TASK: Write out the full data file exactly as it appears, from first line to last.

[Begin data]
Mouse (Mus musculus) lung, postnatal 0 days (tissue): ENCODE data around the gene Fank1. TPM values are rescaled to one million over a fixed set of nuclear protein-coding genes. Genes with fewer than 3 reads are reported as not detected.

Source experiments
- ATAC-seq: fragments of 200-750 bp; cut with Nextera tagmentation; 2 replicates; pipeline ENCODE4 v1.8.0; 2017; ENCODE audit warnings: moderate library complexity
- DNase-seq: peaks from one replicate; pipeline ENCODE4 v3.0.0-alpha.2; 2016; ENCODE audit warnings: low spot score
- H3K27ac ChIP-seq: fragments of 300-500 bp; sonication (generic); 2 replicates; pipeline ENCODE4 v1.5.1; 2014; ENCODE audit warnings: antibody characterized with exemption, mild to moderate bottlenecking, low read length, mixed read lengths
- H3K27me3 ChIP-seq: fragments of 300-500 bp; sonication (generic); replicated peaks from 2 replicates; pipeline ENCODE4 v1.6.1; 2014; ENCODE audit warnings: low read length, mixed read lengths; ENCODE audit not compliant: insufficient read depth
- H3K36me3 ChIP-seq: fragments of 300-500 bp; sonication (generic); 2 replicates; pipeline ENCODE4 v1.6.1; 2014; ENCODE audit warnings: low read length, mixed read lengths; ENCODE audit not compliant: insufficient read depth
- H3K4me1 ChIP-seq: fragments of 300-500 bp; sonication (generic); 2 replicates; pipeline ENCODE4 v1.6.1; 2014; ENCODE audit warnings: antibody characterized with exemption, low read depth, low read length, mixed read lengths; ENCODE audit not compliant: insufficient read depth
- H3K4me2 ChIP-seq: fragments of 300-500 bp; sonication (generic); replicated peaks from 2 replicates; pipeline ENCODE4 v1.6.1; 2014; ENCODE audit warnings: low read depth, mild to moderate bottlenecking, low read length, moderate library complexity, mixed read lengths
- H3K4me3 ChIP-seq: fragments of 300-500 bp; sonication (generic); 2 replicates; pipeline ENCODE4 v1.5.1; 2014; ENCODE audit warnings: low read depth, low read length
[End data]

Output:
Mouse (Mus musculus) lung, postnatal 0 days (tissue): ENCODE data around the gene Fank1. TPM values are rescaled to one million over a fixed set of nuclear protein-coding genes. Genes with fewer than 3 reads are reported as not detected.

Source experiments
- ATAC-seq: fragments of 200-750 bp; cut with Nextera tagmentation; 2 replicates; pipeline ENCODE4 v1.8.0; 2017; ENCODE audit warnings: moderate library complexity
- DNase-seq: peaks from one replicate; pipeline ENCODE4 v3.0.0-alpha.2; 2016; ENCODE audit warnings: low spot score
- H3K27ac ChIP-seq: fragments of 300-500 bp; sonication (generic); 2 replicates; pipeline ENCODE4 v1.5.1; 2014; ENCODE audit warnings: antibody characterized with exemption, mild to moderate bottlenecking, low read length, mixed read lengths
- H3K27me3 ChIP-seq: fragments of 300-500 bp; sonication (generic); replicated peaks from 2 replicates; pipeline ENCODE4 v1.6.1; 2014; ENCODE audit warnings: low read length, mixed read lengths; ENCODE audit not compliant: insufficient read depth
- H3K36me3 ChIP-seq: fragments of 300-500 bp; sonication (generic); 2 replicates; pipeline ENCODE4 v1.6.1; 2014; ENCODE audit warnings: low read length, mixed read lengths; ENCODE audit not compliant: insufficient read depth
- H3K4me1 ChIP-seq: fragments of 300-500 bp; sonication (generic); 2 replicates; pipeline ENCODE4 v1.6.1; 2014; ENCODE audit warnings: antibody characterized with exemption, low read depth, low read length, mixed read lengths; ENCODE audit not compliant: insufficient read depth
- H3K4me2 ChIP-seq: fragments of 300-500 bp; sonication (generic); replicated peaks from 2 replicates; pipeline ENCODE4 v1.6.1; 2014; ENCODE audit warnings: low read depth, mild to moderate bottlenecking, low read length, moderate library complexity, mixed read lengths
- H3K4me3 ChIP-seq: fragments of 300-500 bp; sonication (generic); 2 replicates; pipeline ENCODE4 v1.5.1; 2014; ENCODE audit warnings: low read depth, low read length